Employee timecards are gradually disappearing from the workplace, along with factory whistles and other relics of a bygone labor era.
Many hospitals, schools and businesses are converting from punch cards for non-salaried workers to biometric time clocks that eliminate paper trails and prevent employees from goosing their hours.
Biometric time clocks refer to computer-based systems that first capture some form of biometric data, such as iris scans, finger images and facial images. The computer system then extracts unique data points (i.e. fingerprint whirls and ridges) and formulates a biometric template used to verify and employee’s identity.
In other words, it’s similar to flashing photo IDs, except instead of visually matching an employee’s face with the picture on his or her card, a scanner digitally matches, say, an employee’s hand to his or her stored biometric data.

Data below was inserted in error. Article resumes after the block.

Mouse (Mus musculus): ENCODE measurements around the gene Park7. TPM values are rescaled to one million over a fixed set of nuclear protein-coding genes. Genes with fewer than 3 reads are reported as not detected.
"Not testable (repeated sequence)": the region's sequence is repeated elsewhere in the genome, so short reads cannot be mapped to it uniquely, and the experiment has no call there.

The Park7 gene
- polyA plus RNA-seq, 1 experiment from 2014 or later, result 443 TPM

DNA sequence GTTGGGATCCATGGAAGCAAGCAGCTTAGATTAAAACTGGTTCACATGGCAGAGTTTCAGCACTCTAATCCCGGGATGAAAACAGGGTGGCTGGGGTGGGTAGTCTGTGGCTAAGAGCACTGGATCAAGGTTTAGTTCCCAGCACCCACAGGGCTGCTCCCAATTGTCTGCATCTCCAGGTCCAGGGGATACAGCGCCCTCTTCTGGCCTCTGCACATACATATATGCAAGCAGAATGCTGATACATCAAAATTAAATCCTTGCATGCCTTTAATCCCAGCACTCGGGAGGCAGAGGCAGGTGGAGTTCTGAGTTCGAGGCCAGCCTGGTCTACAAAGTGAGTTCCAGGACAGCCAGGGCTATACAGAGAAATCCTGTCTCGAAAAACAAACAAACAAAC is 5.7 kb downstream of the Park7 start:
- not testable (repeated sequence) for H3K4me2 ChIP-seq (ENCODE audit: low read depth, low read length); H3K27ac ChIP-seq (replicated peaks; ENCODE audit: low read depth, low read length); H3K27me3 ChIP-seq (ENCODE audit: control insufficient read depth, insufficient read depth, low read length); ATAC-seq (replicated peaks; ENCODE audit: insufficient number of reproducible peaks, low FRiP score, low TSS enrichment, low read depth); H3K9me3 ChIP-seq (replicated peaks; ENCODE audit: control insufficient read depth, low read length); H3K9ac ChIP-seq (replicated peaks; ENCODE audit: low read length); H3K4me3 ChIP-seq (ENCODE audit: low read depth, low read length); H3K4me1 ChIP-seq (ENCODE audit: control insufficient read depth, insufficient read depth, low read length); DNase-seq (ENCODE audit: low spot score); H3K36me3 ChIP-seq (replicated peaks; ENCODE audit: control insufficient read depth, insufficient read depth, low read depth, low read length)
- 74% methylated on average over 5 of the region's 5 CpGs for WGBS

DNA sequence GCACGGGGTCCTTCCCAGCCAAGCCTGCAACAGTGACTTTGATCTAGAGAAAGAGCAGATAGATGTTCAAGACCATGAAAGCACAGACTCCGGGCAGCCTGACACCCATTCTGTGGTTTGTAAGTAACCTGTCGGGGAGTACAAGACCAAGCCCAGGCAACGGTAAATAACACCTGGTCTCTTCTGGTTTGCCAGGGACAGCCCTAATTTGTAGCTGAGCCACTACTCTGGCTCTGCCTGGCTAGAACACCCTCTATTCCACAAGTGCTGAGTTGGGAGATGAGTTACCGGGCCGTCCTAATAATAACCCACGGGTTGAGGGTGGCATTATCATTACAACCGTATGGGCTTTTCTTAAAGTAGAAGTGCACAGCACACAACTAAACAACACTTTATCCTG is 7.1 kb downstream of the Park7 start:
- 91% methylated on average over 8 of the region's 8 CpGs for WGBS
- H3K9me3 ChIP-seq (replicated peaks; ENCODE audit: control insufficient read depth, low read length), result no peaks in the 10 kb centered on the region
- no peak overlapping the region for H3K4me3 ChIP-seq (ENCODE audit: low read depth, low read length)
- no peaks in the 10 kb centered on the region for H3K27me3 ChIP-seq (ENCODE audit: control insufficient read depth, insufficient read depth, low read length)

Not all employees are thrilled with having their private biometric data stored, though, and some have even questioned its legality.
Although federal law doesn’t prohibit workplaces from implementing biometric time and attendance systems, some states have taken legal action in order to protect employees’ privacy rights...